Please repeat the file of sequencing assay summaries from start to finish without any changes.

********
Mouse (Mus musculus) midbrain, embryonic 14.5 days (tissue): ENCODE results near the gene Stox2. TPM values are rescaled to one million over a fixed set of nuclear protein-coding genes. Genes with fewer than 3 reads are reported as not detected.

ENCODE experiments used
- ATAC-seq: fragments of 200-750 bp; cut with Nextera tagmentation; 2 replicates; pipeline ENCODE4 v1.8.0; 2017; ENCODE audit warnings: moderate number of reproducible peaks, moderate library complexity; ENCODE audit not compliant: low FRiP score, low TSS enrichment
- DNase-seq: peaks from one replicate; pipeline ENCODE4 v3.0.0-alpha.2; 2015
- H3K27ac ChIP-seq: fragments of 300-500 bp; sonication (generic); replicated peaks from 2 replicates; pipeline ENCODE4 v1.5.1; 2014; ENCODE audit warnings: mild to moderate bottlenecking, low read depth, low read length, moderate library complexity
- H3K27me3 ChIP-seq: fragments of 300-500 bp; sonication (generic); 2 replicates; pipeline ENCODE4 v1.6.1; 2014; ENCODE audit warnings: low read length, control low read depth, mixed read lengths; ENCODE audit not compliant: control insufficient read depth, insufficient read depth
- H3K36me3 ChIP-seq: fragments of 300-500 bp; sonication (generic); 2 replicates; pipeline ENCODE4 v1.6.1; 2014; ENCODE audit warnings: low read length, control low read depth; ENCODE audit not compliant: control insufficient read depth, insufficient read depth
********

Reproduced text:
Mouse (Mus musculus) midbrain, embryonic 14.5 days (tissue): ENCODE results near the gene Stox2. TPM values are rescaled to one million over a fixed set of nuclear protein-coding genes. Genes with fewer than 3 reads are reported as not detected.

ENCODE experiments used
- ATAC-seq: fragments of 200-750 bp; cut with Nextera tagmentation; 2 replicates; pipeline ENCODE4 v1.8.0; 2017; ENCODE audit warnings: moderate number of reproducible peaks, moderate library complexity; ENCODE audit not compliant: low FRiP score, low TSS enrichment
- DNase-seq: peaks from one replicate; pipeline ENCODE4 v3.0.0-alpha.2; 2015
- H3K27ac ChIP-seq: fragments of 300-500 bp; sonication (generic); replicated peaks from 2 replicates; pipeline ENCODE4 v1.5.1; 2014; ENCODE audit warnings: mild to moderate bottlenecking, low read depth, low read length, moderate library complexity
- H3K27me3 ChIP-seq: fragments of 300-500 bp; sonication (generic); 2 replicates; pipeline ENCODE4 v1.6.1; 2014; ENCODE audit warnings: low read length, control low read depth, mixed read lengths; ENCODE audit not compliant: control insufficient read depth, insufficient read depth
- H3K36me3 ChIP-seq: fragments of 300-500 bp; sonication (generic); 2 replicates; pipeline ENCODE4 v1.6.1; 2014; ENCODE audit warnings: low read length, control low read depth; ENCODE audit not compliant: control insufficient read depth, insufficient read depth